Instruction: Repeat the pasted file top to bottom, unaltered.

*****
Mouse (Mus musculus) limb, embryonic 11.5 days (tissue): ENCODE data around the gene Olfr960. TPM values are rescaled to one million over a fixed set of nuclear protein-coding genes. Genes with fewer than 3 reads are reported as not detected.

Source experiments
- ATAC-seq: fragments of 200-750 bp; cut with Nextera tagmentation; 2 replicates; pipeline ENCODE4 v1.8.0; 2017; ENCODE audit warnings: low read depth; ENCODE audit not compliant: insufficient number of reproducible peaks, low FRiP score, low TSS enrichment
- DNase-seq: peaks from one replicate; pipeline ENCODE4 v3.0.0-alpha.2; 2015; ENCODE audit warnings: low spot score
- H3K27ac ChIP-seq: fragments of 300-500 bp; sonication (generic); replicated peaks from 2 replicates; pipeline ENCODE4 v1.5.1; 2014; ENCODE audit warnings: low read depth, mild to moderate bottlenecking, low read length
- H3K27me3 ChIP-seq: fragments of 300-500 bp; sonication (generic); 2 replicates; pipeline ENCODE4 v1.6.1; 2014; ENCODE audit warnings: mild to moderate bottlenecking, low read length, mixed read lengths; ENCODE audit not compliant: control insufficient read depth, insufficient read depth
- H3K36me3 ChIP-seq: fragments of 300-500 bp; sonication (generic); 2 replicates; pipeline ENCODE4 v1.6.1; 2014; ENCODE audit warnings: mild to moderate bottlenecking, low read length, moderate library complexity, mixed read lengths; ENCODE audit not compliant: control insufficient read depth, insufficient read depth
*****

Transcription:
Mouse (Mus musculus) limb, embryonic 11.5 days (tissue): ENCODE data around the gene Olfr960. TPM values are rescaled to one million over a fixed set of nuclear protein-coding genes. Genes with fewer than 3 reads are reported as not detected.

Source experiments
- ATAC-seq: fragments of 200-750 bp; cut with Nextera tagmentation; 2 replicates; pipeline ENCODE4 v1.8.0; 2017; ENCODE audit warnings: low read depth; ENCODE audit not compliant: insufficient number of reproducible peaks, low FRiP score, low TSS enrichment
- DNase-seq: peaks from one replicate; pipeline ENCODE4 v3.0.0-alpha.2; 2015; ENCODE audit warnings: low spot score
- H3K27ac ChIP-seq: fragments of 300-500 bp; sonication (generic); replicated peaks from 2 replicates; pipeline ENCODE4 v1.5.1; 2014; ENCODE audit warnings: low read depth, mild to moderate bottlenecking, low read length
- H3K27me3 ChIP-seq: fragments of 300-500 bp; sonication (generic); 2 replicates; pipeline ENCODE4 v1.6.1; 2014; ENCODE audit warnings: mild to moderate bottlenecking, low read length, mixed read lengths; ENCODE audit not compliant: control insufficient read depth, insufficient read depth
- H3K36me3 ChIP-seq: fragments of 300-500 bp; sonication (generic); 2 replicates; pipeline ENCODE4 v1.6.1; 2014; ENCODE audit warnings: mild to moderate bottlenecking, low read length, moderate library complexity, mixed read lengths; ENCODE audit not compliant: control insufficient read depth, insufficient read depth